These days many of us are aware of the necessity of balance in our lives. A work life balance, a body and mind balance, eating and exercise balance. However, there is a very specific type of balancing act we should be addressing within the gut. Probiotics are organisms, such as bacteria or yeast, which are considered friendly and are believed to improve health. They can be purchased as both supplements and foods.
The concept of ingesting live bacteria or yeast may seem a little strange to some. We are often prescribed antibiotics to fight bacteria. However, our bodies are naturally teeming with such organisms, and getting the balance of friendly bacteria right can lead to a much stronger immune system. Our digestive systems house over 500 different types of bacteria, which help keep the intestines healthy and the digestive system functioning well.
Probiotics: How Do They Work?
Essentially, research suggests that digestive disorders occur when the balance of friendly bacteria in the intestines becomes upset. Usually this happens after getting an infection or taking antibiotics. Sometimes problems within the body can lead to intestinal disturbances, which probiotics can actually level out. For people with IBS, leaky gut syndrome and other digestive issues, these friendly bacteria help fight the bad bacteria which cause diarrhea. Imagine: it’s like a little war going on between good and evil bacteria!
A variety of supplements can be taken to improve digestive health and help your body win the war against nasty bacteria which cause diarrhea and gut problems. Basically, these supplements contain examples of the healthy microflora taken from someone with a healthy gut.
Out of all beneficial types of fungi, Penicillum is by far the most famous! Attributed to the Scotsman Alexander Fleming, penicillin revolutionized medicines when it was discovered to have antibacterial properties, back in 1928. Penicillum is the active ingredient in penicillin, and as many people know is related to the type of mould commonly found on bread. At the time of its discovery, many diseases such as syphilis and bacterial pneumonia were rife, and could be treated quickly and effectively with penicillin. Although penicillin’s efficacy has altered due to certain resistance developed to it, it is still commonly used as an antibiotic; making it a friendly bacteria.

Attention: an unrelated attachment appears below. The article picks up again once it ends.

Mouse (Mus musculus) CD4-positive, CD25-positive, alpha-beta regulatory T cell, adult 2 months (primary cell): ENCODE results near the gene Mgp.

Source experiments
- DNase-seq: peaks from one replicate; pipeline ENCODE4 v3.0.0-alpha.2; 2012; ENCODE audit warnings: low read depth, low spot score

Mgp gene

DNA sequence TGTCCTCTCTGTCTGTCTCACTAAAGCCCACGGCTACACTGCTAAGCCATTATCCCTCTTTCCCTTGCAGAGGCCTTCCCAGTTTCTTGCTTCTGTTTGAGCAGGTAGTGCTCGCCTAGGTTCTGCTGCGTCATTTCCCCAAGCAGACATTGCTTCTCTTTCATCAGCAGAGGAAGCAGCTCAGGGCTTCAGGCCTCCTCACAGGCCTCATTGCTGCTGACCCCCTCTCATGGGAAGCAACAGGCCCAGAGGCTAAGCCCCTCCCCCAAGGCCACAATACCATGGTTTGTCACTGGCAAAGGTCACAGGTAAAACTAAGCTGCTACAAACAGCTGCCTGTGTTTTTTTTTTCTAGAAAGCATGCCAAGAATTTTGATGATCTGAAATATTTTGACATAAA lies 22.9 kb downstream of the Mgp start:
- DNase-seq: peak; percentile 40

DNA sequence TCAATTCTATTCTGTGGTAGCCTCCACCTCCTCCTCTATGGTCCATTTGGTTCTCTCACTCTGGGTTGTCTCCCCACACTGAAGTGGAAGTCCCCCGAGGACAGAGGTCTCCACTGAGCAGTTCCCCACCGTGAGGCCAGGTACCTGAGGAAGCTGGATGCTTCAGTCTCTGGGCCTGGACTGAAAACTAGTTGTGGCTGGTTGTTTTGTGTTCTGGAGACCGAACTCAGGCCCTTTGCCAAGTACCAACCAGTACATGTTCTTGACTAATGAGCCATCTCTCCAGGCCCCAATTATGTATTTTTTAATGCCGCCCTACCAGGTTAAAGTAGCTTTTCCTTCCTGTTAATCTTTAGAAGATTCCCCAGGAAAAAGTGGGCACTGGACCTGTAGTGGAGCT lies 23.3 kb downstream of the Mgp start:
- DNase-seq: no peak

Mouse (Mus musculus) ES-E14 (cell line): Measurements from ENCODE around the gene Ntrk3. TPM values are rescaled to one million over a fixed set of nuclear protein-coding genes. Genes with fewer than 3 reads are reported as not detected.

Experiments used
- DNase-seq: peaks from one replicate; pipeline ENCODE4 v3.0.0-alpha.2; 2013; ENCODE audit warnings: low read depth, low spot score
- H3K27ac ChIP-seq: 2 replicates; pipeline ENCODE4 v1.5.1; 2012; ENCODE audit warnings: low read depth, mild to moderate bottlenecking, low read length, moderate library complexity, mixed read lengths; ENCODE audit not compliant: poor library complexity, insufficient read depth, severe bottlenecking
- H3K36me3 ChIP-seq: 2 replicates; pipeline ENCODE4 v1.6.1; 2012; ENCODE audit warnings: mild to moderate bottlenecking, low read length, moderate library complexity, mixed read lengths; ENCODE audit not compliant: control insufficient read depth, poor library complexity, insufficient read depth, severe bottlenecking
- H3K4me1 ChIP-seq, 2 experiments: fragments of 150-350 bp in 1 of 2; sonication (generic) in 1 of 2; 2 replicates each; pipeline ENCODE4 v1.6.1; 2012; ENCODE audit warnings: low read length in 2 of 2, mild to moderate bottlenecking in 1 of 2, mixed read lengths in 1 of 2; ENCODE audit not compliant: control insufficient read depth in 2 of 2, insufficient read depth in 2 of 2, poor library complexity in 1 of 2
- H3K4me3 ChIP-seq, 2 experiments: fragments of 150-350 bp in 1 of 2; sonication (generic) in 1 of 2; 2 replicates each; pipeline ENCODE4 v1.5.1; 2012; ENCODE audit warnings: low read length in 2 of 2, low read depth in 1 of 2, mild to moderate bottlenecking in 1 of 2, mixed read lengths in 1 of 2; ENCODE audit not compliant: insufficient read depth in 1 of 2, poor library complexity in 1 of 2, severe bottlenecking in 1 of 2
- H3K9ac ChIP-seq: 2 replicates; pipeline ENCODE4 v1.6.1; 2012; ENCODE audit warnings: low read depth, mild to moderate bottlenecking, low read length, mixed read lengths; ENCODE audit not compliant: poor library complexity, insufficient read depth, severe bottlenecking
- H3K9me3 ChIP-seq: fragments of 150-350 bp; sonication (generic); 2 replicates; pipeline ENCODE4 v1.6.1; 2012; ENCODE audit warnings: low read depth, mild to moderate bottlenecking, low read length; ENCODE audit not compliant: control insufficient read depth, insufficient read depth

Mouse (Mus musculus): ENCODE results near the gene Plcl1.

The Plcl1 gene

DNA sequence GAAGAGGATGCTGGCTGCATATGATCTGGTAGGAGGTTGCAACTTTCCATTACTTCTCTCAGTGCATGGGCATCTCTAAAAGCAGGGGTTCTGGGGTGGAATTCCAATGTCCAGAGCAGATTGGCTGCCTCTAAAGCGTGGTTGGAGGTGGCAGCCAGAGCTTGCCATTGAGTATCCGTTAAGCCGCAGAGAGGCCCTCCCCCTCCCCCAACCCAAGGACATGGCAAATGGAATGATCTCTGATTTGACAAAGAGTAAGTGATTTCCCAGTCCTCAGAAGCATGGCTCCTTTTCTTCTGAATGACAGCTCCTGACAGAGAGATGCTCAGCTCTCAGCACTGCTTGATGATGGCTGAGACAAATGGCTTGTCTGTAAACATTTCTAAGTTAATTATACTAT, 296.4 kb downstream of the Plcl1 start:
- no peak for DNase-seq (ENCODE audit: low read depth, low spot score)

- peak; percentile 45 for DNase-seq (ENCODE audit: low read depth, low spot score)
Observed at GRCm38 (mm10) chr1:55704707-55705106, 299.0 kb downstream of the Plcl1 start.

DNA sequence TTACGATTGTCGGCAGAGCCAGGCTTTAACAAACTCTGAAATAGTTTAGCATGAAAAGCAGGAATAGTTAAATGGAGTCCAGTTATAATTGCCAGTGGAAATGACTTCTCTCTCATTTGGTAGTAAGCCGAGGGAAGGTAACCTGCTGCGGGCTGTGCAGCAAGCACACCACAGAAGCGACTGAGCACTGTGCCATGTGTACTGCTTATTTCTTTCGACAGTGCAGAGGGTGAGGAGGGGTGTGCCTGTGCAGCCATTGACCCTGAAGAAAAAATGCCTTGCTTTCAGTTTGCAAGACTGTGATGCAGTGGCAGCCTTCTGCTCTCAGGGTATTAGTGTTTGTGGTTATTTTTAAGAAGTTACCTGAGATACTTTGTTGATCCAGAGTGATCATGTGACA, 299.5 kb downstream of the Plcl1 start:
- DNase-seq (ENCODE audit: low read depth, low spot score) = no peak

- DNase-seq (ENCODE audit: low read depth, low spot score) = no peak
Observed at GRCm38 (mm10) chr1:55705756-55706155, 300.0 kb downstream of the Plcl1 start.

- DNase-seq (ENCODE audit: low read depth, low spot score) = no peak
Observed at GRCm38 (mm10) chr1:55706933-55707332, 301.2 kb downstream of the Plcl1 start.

Lactobacillus is a family of probiotics, which are naturally found in the human digestive tract. The most recognized name of the Lactobacilli is Lactobacillus acidophilus; which is often referred to as acidophilus. Proven to help healthy digestion; acidophilus helps break down lactose and other sugars within the digestive system. Acidophilus is popular as a supplement, which makes it easily found in drugstores, health food shops and even some supermarkets. It can be bought as a capsule, which is to be taken daily. As well as other sugars, acidophilus breaks lactose down into lactic acid. This acidic environment created in the gut inhibits the multiplication of harmful bacteria. Research evidences that members of the Lactobacillus family have anti-inflammatory and anti-tumor properties, meaning they can help with a range of diseases.
Like Lactobacillae, Bifidobacterium occur naturally in the human gut. Similarly, they help to regulate the digestive system. Bifidobacteria are commonly used in probiotic yoghurt drinks because they are help promote regularity and strengthen immunity when taken as part of a daily health regimen. Bifidobacteria also have anti-tumor qualities, and studies are investigating their use as a possible treatment for specific types of cancer.
Also known as brewer’s or baker’s yeast, Saccharomyces cerevisiae is nothing more than the active ingredient used to help bread rise or ferment beer. It can be bought fresh in a block, which resembles fudge, or more commonly in sachets, which are added to sugar and warm water. The etymology of the word cerevisiae comes from the Latin word for beer. Sounds similar to cerveza right? Sacchyromyces cerevisiae is sometimes used as a medical treatment for diarrhea; particularly that caused by use of antibiotics.